I’d argue that in the aftermath of the Edward Snowden disclosures and the director of the NSA grilling before the Senate Judiciary Committee last December, I would say they already have. The Snowden disclosures changed the procedures for handling classified data by both the intelligence and defense communities as well as their contractors.  Rules that were implemented were the “Two Person Rule”, which required two people to perform a critical operation such as downloading files.  Additionally, the use of encryption has been increased.  For example, users can encrypt their home directories, which even when backed up to a server would prevent a systems administrator (Snowden) from viewing their files.

The IC and DoD communities have also instituted physical access controls such as disabling USB ports, DVD drives, and other removable media. Software has been installed on servers, workstations, and VM’s to determine the movement of files by users across file systems and media.

In short, security has been increased across the both government and contractors to increase accountability and provide security at a highly granular level.  In the article on LinkedIn, the author links to an article in Federal Computer Week ( that gives brief details of the arrest of a contractor for taking classified data from the NSA.  If you carefully read the article there is no mention of a timeline, so it could have happened prior to the NSA’s implementation of the “Two person” rule.  In addition, the article mentions that some of the data taken was in hard copy (paper) form, which is extremely difficult to protect against.


Topic 4 – Enterprise Architects should focus on Business Capabilities rather than technology

I am not anti-technology, but let me say that customers don’t pay businesses for the brilliant implementation of their technology solutions.  They pay them for the work they produce.  But too often EA’s and IT people lose track of their core reason for being, to provide the architecture and supporting infrastructure so a business can produce goods and services people want to buy.  Technology is only worthwhile if it allows you to achieve your business objectives.

In their Cutter Consortium paper “The Business Capability Map: The Rosetta Stone of Business/IT Alignment” (Cutter Consortium, 2011), authors William Ulrich and Michael Rosen argue that business capabilities provide a new language abstraction that supports Business/IT Transformation. By focusing on the “what” a business does, and not the how (i.e., the complexities of the business processes and/or IT solutions), Business Capabilities are useful when framing the benefits of EA-based initiatives for executives.  The paper makes the point that mapping capabilities to business core functions, supporting capabilities (HR, legal and procurement) and their value added capabilities (IT, customer management, account management, etc.). Essentially, the map allows the business to decompose the services a business provides and allowing management and employees to view the structure of the business.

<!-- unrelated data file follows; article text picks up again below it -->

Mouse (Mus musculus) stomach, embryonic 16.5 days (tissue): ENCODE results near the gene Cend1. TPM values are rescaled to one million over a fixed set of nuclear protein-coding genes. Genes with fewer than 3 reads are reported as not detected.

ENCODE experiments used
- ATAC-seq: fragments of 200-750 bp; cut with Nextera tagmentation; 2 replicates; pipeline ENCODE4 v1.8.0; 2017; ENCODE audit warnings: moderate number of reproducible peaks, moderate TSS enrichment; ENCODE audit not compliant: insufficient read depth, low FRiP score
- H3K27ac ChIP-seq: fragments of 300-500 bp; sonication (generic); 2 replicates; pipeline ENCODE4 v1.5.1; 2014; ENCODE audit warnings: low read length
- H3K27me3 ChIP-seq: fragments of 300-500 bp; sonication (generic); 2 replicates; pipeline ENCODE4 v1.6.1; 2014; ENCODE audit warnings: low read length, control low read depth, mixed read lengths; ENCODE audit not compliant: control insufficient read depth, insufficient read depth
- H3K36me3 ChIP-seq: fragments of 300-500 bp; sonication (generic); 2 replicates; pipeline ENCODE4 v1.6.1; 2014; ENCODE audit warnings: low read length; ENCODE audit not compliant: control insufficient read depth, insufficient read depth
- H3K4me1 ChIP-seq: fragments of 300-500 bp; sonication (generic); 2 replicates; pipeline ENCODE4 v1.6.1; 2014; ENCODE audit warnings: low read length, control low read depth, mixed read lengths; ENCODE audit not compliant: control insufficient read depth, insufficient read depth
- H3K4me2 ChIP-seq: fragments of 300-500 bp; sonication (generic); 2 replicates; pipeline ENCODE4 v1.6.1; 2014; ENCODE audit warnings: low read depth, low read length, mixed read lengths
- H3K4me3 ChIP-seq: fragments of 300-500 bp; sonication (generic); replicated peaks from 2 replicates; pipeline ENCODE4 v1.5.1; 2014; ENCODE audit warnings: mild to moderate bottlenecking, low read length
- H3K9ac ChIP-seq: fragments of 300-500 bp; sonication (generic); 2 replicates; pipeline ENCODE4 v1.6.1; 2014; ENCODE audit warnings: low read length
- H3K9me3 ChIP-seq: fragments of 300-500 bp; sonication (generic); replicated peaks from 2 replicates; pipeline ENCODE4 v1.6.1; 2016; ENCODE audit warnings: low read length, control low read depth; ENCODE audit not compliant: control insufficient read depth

Think of the capability map as a blueprint for displaying the capabilities of a business. It is important to keep in mind that this maps displays the business as opposed to the enterprise since the business will likely extend past the enterprise. For example, if a business outsources a number of its capabilities this would be included within the business but out of scope of the enterprise.

It is important for a business to have one map for its business as opposed to separate maps for each business unit. With one map each unit within the business will map their capabilities to the larger capabilities of the entire business. These business units will than add their contributions to and leverage this one map.

As it relates to EA, one of the values of the mapping the capabilities to the business architecture, is that the business-to-business and business-to-IT capabilities provide much of the analysis associated with the business and IT transformations. This allows for greater decomposition of these activities even to the point where the activities can be decomposed down to business processes.